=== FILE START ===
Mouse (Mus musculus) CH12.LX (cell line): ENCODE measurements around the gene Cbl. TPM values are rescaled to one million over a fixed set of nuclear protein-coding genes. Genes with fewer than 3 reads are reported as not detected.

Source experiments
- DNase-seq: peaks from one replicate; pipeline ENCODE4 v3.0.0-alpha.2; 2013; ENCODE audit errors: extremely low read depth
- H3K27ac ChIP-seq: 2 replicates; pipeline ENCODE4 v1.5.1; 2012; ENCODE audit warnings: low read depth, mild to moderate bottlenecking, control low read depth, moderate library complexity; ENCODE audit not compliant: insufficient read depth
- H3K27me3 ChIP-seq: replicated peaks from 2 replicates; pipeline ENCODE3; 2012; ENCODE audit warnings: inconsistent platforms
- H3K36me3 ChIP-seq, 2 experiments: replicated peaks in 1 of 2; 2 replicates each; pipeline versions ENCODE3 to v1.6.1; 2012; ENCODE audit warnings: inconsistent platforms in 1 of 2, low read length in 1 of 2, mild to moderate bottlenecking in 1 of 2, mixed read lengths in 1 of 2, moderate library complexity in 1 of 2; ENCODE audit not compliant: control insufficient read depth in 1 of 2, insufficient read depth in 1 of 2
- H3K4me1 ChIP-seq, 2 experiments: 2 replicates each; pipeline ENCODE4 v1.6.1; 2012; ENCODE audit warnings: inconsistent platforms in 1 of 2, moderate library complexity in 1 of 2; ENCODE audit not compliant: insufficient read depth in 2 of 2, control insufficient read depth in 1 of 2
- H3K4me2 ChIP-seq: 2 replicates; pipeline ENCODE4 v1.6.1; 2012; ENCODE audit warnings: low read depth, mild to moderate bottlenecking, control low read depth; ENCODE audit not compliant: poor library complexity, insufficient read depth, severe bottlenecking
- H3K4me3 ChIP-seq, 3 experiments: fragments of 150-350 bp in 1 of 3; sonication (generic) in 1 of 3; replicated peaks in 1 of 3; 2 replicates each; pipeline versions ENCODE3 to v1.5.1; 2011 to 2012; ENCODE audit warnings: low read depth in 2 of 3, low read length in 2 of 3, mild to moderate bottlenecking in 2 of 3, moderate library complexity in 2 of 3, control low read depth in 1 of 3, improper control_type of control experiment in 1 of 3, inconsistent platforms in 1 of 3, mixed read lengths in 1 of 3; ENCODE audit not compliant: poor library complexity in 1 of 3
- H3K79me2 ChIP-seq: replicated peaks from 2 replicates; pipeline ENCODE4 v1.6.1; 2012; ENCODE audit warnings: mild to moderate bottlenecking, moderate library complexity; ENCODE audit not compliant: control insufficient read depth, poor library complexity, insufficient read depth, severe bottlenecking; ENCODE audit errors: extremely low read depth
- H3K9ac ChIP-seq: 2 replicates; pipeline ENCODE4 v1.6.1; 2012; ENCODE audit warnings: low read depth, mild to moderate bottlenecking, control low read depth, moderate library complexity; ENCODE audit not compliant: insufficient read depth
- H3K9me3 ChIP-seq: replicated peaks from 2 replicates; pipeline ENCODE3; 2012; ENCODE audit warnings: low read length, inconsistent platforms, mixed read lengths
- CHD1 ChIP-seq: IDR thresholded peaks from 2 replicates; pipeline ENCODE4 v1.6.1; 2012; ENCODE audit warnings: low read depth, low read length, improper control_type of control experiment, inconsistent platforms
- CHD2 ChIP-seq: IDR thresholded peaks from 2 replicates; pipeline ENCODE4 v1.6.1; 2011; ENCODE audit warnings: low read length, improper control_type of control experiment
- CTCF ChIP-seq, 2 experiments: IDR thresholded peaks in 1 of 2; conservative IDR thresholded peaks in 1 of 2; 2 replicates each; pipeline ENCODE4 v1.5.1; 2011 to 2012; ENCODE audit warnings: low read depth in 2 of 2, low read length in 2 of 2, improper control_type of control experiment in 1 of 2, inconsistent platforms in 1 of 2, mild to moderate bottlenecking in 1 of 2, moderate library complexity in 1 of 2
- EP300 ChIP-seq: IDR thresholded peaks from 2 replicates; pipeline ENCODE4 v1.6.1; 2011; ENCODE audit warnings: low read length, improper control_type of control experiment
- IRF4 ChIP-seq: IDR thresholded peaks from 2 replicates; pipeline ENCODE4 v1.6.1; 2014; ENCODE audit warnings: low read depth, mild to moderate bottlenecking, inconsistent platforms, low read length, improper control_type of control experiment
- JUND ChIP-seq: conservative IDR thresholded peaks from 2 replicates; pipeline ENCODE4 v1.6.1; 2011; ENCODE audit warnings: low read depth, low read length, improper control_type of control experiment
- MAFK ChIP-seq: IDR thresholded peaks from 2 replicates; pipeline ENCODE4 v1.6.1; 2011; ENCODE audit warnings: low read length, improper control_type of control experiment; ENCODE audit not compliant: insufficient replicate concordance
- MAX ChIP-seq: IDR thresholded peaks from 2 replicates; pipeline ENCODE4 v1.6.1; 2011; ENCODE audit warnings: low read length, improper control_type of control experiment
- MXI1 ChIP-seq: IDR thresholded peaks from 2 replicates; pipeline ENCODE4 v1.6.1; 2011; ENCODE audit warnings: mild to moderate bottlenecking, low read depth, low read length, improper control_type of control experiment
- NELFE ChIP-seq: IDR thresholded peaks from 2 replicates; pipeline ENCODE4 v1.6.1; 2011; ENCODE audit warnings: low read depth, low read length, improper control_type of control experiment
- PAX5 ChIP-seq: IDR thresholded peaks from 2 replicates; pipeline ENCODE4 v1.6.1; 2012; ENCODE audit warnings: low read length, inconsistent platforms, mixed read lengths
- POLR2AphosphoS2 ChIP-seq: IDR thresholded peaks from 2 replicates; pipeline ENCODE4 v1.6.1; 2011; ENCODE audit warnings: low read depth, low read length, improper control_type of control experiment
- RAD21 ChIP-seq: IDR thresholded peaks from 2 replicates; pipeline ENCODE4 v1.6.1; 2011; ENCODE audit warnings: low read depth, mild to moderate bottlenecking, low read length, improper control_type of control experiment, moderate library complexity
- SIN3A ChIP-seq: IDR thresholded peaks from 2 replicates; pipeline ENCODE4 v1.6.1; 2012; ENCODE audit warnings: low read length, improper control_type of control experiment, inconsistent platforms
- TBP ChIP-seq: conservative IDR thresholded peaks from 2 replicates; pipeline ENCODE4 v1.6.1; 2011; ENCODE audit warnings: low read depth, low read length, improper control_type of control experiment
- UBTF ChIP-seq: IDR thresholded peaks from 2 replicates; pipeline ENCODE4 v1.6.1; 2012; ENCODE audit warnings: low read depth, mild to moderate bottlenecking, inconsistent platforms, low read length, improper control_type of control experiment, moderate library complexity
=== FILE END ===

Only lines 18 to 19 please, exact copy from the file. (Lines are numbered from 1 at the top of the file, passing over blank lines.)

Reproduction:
- JUND ChIP-seq: conservative IDR thresholded peaks from 2 replicates; pipeline ENCODE4 v1.6.1; 2011; ENCODE audit warnings: low read depth, low read length, improper control_type of control experiment
- MAFK ChIP-seq: IDR thresholded peaks from 2 replicates; pipeline ENCODE4 v1.6.1; 2011; ENCODE audit warnings: low read length, improper control_type of control experiment; ENCODE audit not compliant: insufficient replicate concordance